A better understanding of why and how pollutant emissions from compression ignition engines are produced is one of the strategies to reduce them, and to achieve this it is important to understand what happens in the fuel injection inside the combustion chamber and in the combustion process. Experimentally, it is difficult to analyse the fuel spray right at the initial moments when it enters the combustion chamber due to its high velocity. These initial moments of the fuel spray affect its complete development and, consequently, the combustion process inside the chamber. This fact has motivated the approach of this work, in which a parametric study of the spray penetration as a function of variables that can be measured has been proposed. The purpose of this model is to understand which variables of the injection system significantly affect the spray penetration in the initial instants and how they affect it. This study was carried out using diesel and serves as a reference framework for similar studies using pure or blended sustainable advanced fuels. A computational fluid dynamics (CFD) model that determines the spray penetration at initial instants under different injection pressures and nozzle hole diameters is presented in this work. To tune the model, experiments were carried out on an optical engine. The modelled and experimental results exceed 94.8% agreement in all cases studied. Full article
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Review

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28 pages, 4451 KiB  
Review
Scaling Performance Parameters of Reciprocating Engines for Sustainable Energy System Optimization Modelling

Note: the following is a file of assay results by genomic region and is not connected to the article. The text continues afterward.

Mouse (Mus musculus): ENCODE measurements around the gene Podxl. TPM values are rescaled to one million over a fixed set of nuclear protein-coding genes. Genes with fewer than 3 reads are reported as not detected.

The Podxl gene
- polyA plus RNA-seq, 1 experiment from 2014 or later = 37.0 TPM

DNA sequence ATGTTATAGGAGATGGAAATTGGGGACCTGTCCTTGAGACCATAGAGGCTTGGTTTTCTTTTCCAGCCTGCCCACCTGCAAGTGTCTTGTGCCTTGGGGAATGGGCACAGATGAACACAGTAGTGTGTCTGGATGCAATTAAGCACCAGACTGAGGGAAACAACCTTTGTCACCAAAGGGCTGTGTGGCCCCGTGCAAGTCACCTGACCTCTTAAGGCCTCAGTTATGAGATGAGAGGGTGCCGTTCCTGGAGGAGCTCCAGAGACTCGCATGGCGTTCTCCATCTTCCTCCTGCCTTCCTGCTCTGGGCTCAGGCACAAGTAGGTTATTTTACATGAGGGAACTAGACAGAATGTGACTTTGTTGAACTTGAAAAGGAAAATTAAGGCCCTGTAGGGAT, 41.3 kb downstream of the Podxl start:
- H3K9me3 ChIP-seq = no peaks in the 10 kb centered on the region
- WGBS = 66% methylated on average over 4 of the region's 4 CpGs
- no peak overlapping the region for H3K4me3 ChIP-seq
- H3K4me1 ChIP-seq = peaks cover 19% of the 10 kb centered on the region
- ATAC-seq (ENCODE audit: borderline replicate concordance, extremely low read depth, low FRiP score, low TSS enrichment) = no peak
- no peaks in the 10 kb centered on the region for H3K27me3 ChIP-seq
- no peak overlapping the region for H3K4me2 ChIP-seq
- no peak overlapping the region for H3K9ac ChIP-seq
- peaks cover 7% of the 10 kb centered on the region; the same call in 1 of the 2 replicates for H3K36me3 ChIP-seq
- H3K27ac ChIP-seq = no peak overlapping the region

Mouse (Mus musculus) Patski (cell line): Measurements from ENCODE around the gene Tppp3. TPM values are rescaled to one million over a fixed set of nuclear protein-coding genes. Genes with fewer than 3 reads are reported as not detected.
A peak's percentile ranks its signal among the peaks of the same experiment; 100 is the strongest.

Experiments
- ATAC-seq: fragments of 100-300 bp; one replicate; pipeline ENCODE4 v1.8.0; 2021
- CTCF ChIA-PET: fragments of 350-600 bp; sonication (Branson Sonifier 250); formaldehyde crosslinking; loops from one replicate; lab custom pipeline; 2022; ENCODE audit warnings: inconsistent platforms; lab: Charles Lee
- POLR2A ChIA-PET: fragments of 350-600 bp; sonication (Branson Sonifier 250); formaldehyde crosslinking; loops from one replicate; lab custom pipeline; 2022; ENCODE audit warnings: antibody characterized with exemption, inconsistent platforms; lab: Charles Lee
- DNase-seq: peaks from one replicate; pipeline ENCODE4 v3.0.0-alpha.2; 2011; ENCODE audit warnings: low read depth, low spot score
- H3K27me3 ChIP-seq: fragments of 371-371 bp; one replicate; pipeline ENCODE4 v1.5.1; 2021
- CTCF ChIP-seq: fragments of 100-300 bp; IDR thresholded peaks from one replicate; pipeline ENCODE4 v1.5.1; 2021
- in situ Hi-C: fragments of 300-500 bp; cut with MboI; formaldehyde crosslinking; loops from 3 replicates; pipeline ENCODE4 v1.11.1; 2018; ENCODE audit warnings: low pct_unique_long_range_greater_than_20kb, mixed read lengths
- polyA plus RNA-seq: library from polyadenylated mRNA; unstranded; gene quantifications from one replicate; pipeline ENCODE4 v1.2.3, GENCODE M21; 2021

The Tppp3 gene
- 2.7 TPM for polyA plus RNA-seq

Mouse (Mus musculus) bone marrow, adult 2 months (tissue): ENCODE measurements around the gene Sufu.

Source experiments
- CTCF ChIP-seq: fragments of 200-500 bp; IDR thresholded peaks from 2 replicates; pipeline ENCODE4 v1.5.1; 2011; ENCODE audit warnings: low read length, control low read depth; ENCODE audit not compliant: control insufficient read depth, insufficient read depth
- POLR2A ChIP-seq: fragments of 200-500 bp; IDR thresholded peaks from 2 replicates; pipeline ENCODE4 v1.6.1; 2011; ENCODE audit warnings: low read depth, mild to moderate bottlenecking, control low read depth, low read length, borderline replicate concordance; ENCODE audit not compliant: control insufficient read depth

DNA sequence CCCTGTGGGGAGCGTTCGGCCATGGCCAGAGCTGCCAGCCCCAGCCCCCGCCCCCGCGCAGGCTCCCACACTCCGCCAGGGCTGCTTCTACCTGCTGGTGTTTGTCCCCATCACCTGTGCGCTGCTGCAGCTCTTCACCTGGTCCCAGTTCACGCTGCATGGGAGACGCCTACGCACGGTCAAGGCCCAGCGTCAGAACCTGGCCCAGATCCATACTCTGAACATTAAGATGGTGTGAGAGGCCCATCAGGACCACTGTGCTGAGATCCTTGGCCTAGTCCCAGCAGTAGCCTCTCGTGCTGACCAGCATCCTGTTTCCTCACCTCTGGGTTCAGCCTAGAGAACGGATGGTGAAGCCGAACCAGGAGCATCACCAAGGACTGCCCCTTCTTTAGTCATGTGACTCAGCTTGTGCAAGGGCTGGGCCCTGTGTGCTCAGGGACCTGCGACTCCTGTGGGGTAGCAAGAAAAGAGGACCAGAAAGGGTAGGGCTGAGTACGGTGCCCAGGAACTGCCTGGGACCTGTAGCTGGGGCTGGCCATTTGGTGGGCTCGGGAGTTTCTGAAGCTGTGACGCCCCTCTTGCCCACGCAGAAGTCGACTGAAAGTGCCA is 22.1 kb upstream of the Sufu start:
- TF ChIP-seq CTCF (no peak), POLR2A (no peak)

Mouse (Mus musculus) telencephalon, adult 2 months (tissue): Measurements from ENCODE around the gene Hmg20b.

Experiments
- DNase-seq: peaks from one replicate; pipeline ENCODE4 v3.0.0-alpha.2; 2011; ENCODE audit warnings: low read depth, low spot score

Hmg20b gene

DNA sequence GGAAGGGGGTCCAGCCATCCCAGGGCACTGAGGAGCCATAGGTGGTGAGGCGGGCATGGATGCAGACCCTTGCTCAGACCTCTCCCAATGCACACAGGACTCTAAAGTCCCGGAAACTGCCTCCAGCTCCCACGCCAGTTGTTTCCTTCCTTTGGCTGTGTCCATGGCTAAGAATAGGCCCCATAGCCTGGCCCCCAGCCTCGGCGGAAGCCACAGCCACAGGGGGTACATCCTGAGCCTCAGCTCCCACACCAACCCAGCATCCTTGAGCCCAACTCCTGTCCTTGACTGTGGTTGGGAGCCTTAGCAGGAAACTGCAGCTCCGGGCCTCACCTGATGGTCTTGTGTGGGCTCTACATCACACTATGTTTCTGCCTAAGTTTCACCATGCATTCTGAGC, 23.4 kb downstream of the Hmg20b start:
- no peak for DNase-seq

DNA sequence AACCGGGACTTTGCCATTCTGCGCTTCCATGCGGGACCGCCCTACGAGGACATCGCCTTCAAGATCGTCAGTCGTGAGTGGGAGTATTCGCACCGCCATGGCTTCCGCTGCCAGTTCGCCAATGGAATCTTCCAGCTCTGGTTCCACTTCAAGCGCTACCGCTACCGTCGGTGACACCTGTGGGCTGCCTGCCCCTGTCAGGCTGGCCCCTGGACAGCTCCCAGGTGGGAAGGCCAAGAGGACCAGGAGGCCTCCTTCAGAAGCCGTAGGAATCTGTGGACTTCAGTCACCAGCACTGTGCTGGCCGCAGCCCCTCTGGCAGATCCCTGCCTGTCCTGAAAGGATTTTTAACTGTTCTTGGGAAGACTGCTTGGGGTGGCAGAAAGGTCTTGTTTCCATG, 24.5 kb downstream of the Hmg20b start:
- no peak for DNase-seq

by Ward Suijs and Sebastian Verhelst
Energies 2023, 16(22), 7497; https://doi.org/10.3390/en16227497 - 8 Nov 2023
Viewed by 1062
Abstract
The increased share of variable renewable energy sources such as wind and solar power poses constraints on the stability of the grid and the security of supply due to the imbalance between electricity production and demand. Chemical storage or power-to-X technologies can provide [...] Read more.
The increased share of variable renewable energy sources such as wind and solar power poses constraints on the stability of the grid and the security of supply due to the imbalance between electricity production and demand. Chemical storage or power-to-X technologies can provide the flexibility that is needed to overcome this issue. To quantify the needs of such storage systems, energy system optimization models (ESOMs) are used, guiding policy makers in nationwide energy planning. The key input parameters for such models are the capacity and efficiency values of the conversion devices. Gas turbines, reciprocating engines, fuel cells and Rankine engines are often mentioned here as cogeneration technologies. Their performance parameters will however need to be revised when switching from fossil to renewable fuels. This study therefore investigates the possibility of using size-based scaling laws to predict the efficiency and power values of one type of conversion technology: the reciprocating engine. The most straightforward scaling laws are the ones based on the fundamental engine performance parameters and are constructed by fitting an arithmetic function for a large set of representative engine data. Their accuracy was tested with a case study, consisting of thirty large-bore, spark-ignited gas engines. Two alternative methods were also investigated: scaling laws based on the Willans line method and scaling laws based on the similarity theory. Their use is deemed impractical for the current research problem. Full article